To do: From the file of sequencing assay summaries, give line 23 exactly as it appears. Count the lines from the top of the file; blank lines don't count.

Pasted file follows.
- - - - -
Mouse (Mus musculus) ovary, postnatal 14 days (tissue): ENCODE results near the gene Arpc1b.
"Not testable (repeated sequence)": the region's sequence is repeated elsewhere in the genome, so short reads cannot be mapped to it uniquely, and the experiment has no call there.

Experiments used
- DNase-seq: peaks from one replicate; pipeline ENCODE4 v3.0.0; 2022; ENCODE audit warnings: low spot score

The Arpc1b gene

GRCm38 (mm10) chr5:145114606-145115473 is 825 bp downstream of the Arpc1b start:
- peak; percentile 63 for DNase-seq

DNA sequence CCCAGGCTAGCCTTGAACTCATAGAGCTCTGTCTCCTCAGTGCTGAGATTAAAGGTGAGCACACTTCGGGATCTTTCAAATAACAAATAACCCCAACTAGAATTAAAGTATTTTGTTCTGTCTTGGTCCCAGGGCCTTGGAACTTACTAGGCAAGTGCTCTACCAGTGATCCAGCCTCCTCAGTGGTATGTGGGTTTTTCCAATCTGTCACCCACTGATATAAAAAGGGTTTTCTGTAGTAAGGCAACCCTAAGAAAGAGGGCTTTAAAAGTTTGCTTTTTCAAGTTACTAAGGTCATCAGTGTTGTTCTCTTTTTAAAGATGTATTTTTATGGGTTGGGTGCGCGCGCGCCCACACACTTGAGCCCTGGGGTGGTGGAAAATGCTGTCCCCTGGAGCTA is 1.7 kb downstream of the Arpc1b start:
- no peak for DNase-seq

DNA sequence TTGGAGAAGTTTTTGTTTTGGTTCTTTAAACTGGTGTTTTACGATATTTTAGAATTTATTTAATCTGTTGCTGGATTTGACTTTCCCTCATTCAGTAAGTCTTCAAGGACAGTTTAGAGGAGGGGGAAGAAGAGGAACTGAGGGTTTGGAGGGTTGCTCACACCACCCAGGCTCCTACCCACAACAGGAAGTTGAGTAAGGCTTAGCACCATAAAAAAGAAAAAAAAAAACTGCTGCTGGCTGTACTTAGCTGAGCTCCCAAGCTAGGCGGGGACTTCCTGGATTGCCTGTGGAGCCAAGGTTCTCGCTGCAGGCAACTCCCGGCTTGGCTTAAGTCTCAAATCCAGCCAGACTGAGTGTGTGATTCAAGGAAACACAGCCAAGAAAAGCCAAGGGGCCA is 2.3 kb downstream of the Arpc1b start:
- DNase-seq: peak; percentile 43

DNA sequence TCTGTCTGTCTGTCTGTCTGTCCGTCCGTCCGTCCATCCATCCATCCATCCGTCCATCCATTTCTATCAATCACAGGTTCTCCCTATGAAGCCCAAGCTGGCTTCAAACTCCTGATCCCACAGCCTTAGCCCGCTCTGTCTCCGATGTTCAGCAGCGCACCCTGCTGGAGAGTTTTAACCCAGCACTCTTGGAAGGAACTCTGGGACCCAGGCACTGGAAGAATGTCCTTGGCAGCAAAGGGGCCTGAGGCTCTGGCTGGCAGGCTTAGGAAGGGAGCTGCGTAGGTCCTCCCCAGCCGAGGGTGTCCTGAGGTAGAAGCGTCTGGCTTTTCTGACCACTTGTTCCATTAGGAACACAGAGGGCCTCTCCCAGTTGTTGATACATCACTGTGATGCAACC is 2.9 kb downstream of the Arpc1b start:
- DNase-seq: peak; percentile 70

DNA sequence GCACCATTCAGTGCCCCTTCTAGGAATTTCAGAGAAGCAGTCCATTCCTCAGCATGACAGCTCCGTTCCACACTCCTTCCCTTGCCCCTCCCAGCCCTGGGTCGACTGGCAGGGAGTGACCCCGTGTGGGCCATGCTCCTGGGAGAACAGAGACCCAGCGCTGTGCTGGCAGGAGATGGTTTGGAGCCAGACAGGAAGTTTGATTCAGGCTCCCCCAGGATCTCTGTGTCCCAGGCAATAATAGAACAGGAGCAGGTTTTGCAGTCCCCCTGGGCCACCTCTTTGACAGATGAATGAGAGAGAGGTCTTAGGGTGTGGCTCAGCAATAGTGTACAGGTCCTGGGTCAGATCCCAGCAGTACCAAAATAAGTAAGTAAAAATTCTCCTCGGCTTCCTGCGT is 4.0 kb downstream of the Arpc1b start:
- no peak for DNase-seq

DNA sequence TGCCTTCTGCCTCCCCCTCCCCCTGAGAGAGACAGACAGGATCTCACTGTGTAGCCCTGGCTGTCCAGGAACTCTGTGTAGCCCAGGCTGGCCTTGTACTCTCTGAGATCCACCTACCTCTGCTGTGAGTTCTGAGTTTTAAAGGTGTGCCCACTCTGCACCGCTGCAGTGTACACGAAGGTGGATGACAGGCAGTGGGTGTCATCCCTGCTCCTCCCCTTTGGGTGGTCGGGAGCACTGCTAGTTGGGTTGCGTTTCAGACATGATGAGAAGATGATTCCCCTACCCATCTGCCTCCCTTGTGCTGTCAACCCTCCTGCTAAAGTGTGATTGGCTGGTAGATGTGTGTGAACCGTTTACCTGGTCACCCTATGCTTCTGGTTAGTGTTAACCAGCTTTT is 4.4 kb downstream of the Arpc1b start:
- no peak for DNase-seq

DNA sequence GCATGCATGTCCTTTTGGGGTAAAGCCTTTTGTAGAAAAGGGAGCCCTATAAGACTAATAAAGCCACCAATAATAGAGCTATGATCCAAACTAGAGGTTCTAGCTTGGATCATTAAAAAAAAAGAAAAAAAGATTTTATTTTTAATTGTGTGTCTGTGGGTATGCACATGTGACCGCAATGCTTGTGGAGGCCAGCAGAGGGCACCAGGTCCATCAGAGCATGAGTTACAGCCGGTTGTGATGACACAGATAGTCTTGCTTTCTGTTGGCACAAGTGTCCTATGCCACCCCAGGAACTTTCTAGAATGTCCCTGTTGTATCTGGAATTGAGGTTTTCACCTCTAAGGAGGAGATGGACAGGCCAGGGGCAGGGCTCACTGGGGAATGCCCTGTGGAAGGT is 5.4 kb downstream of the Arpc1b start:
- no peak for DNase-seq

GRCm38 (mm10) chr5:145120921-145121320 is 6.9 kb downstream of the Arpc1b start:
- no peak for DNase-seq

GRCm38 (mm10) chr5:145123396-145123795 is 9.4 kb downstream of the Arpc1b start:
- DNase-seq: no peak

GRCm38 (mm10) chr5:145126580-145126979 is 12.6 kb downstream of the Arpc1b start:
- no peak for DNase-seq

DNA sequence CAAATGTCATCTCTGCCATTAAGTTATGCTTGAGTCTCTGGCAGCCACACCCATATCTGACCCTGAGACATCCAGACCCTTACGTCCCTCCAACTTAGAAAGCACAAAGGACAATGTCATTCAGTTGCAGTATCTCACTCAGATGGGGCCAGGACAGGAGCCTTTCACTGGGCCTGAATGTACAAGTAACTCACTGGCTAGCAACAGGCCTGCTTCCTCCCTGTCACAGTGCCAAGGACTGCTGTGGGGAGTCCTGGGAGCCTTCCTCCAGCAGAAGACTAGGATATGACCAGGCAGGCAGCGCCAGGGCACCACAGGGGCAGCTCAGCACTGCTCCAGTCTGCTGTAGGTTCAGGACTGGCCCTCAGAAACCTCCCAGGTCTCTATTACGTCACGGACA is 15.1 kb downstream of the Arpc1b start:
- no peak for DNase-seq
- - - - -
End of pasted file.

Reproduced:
- DNase-seq: no peak